John Locke Update / Research Brief

Will the U.S. Supreme Court Protect the Right to Bear Arms?

posted on in Law & Regulation, Legal Update, Rights & Regulation
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In a previous Update, I criticized a decision by the U.S. Court of Appeals for the Second Circuit upholding the absurd restrictions that New York City imposes on licensed gun owners who to transport their weapons from one place to another. The case is New York State Rifle & Pistol Association Inc. v. City of New York. Here’s the Second Circuit’s statement of the case:

Plaintiffs … brought suit … challenging a provision of a New York City licensing scheme under which an individual with a “premises license” for a handgun may remove the handgun from the designated premises only for specified purposes, including going to a shooting range in New York City. Plaintiffs sought to remove licensed handguns from their licensed premises for other purposes, including going to shooting ranges outside New York City and transporting the handgun to a second home in upstate New York.

As I noted, had this been a regulation imposing a similarly unreasonable restriction on any other constitutionally guaranteed right, the court would have struck it down in a heartbeat. Instead, after portentously weighing the burden imposed on the gun owners against the city’s need to protect public safety, the court concluded:

The burdens imposed by the Rule do not substantially affect the exercise of core Second Amendment rights, and the Rule makes a contribution to an important state interest in public safety substantial enough to easily justify the insignificant and indirect costs it imposes on Second Amendment interests.

Last week, the U.S. Supreme Court granted certiorari in the case, which means it will review the Second Circuit’s decision and determine whether New York’s regulatory scheme violates the Second Amendment. Court watchers on both sides of the gun control debate seem to expect the court to decide that it does.

New Yorker columnist Amy Davidson Sorkin is alarmed:

[T]his will be the first time the Court seriously considers the Second Amendment since it adopted a radical view of gun rights in District of Columbia v. Heller, in 2008, which overturned a near-ban on handguns in Washington, D.C., and in McDonald v. the City of Chicago, in 2010, which did away with similar restrictions in that city. …

It will also be the first opportunity for the Court’s newest member, Justice Brett Kavanaugh, to begin building what promises to be a disastrous pro-gun legacy. …

An overriding issue at stake … is whether the Court will decide that the right to “bear” arms is tantamount to a broad right to travel with them. (Justice Clarence Thomas has said, with regard to an earlier case, that he emphatically believes it is.) …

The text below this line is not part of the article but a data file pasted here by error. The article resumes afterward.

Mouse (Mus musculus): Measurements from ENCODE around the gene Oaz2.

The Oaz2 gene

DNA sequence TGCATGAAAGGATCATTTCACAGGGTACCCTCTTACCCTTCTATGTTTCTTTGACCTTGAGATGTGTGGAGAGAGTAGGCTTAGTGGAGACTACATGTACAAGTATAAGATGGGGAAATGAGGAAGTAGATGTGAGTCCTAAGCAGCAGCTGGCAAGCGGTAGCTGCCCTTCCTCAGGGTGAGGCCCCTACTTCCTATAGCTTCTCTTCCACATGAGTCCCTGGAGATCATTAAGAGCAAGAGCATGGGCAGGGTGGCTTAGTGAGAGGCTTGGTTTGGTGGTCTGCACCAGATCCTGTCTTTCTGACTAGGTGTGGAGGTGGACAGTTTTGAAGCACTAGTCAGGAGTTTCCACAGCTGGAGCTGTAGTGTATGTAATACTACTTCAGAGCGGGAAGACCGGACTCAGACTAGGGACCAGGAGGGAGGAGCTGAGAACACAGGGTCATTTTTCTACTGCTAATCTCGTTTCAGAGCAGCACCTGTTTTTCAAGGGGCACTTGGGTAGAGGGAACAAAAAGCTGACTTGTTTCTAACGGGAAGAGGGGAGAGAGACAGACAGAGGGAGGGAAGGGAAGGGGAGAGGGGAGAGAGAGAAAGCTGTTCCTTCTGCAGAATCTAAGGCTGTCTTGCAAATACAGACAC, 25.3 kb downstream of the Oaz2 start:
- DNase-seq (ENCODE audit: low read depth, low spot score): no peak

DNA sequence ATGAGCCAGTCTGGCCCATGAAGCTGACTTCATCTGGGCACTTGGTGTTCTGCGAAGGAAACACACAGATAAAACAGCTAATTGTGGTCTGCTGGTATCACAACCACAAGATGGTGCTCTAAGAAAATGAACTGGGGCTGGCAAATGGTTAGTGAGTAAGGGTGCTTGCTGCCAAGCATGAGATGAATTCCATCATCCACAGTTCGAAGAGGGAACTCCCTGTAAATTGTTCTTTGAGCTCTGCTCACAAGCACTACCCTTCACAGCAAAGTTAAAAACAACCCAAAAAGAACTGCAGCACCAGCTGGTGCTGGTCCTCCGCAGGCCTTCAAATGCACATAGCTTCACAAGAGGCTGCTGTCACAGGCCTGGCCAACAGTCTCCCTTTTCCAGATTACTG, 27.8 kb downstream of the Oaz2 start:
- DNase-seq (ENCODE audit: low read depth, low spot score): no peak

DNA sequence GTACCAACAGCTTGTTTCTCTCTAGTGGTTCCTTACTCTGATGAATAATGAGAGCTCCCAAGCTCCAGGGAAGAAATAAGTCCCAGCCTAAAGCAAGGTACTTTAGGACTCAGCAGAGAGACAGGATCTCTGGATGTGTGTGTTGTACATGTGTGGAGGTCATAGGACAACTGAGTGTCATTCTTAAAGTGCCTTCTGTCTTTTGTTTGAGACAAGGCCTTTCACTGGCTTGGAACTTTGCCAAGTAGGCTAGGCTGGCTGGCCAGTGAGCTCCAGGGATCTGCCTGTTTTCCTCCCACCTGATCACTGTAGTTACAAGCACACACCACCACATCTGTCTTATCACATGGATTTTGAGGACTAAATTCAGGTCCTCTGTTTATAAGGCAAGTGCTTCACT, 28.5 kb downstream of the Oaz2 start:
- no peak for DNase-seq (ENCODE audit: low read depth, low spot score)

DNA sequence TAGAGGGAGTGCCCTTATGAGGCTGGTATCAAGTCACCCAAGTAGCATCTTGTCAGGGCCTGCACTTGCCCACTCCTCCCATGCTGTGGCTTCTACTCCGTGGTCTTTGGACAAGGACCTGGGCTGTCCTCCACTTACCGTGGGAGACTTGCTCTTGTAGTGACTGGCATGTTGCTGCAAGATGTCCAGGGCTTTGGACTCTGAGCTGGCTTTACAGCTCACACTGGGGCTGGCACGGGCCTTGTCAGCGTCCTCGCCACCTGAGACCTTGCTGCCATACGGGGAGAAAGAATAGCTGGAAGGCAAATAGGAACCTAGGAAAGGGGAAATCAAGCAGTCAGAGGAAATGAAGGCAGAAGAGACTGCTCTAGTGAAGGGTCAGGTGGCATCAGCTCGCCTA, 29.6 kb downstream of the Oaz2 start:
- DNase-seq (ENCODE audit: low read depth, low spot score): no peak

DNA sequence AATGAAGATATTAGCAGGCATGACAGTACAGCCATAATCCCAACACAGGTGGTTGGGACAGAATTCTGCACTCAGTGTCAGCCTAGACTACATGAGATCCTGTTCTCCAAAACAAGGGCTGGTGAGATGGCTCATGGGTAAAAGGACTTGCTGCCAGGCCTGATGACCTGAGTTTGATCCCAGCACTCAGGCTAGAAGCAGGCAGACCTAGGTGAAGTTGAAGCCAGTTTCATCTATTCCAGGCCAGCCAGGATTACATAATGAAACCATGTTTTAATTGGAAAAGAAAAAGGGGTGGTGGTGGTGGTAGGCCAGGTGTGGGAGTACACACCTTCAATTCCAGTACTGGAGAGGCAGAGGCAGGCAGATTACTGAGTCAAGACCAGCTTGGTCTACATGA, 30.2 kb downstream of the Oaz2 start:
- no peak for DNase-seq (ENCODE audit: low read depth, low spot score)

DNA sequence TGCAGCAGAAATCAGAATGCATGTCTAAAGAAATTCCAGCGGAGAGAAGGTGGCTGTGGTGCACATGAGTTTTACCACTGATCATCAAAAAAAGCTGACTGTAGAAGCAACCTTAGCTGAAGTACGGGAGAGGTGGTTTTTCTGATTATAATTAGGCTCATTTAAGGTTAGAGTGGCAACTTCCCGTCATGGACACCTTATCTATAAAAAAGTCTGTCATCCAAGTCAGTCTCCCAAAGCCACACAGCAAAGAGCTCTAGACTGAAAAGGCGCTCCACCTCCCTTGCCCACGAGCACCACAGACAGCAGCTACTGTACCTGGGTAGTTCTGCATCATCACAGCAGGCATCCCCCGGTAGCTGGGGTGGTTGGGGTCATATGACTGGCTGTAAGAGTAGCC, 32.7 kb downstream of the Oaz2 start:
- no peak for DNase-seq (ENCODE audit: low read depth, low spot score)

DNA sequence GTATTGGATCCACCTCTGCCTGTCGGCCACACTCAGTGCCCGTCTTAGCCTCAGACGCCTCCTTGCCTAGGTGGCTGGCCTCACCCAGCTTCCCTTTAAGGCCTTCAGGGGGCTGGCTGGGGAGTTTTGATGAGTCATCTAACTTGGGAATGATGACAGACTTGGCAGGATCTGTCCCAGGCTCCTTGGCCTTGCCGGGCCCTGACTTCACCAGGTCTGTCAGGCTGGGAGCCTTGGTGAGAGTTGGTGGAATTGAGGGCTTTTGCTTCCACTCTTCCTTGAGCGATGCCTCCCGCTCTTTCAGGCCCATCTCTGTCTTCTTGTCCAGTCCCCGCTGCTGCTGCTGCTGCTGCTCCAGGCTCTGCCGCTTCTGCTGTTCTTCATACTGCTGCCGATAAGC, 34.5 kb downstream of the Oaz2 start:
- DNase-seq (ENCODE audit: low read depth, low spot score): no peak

Kavanaugh, for his part, has written that public safety should not be a determining factor—only “text, history, and tradition” really matter. With that view, he exceeds what had, until recently, been the gun lobby’s wildest hopes. …

[G]un-rights advocates have been waiting for Kavanaugh, or someone like him. Their brief was submitted on the day his confirmation hearings began.

Volokh Conspiracy member David Kopel, on the other hand, is optimistic:

For the first time in nearly a decade, the Supreme Court has voted to hear argument in a Second Amendment case. Although the schedule has not been set, oral argument in New York State Rifle & Pistol Association Inc. v. City of New York, New York could take place this Spring. The case presents the Supreme Court with the opportunity to address an eccentric and abusive New York law, and, more broadly, to begin reining in lower court nullification of the Supreme Court’s precedents in District of Columbia v. Heller and McDonald v. City of Chicago. …

In the cert. petition stage, Mayor de Blasio’s attorneys argued that the case was not worthy of Supreme Court attention because the New York City law was unique. The argument was apparently not persuasive; after all, the handgun prohibitions struck down in Heller and McDonald had existed only in D.C., Chicago, and a few Chicago suburbs. More fundamentally, the right time for courts to take action against civil rights violations is before they spread and become broadly ingrained. Getting rid of Jim Crow laws would have caused much less social disruption if the Court had not allowed such laws to fester and grow for decade. …

The time has come to the Supreme Court to put a stop to novel infringements of the Second Amendment, and to strongly tell defiant lower courts to start following Heller and McDonald, and to stop catering to anti-rights bigotry.

I agree with Kopel. The Second Amendment states, “[T]he right of the people to keep and bear Arms, shall not be infringed. ” If, as the Supreme Court held in Heller and McDonald, that statement guarantees an individual right to keep arms, it logically follows that it must guarantee an individual right to bear arms as well. Like many other federal appellate courts, the Second Circuit has been willfully ignoring that logical conclusion. A good decision in New York State Rifle & Pistol Association, perhaps written by Justice Kavanaugh or Justice Thomas, would put the lower courts on notice that such defiance must end.

Jon Guze is Director of Legal Studies at the John Locke Foundation. Before joining the John Locke Foundation, Jon practiced law in Durham, North Carolina for over 20 years. He received a J.D., with honors, from Duke Law School in… ...

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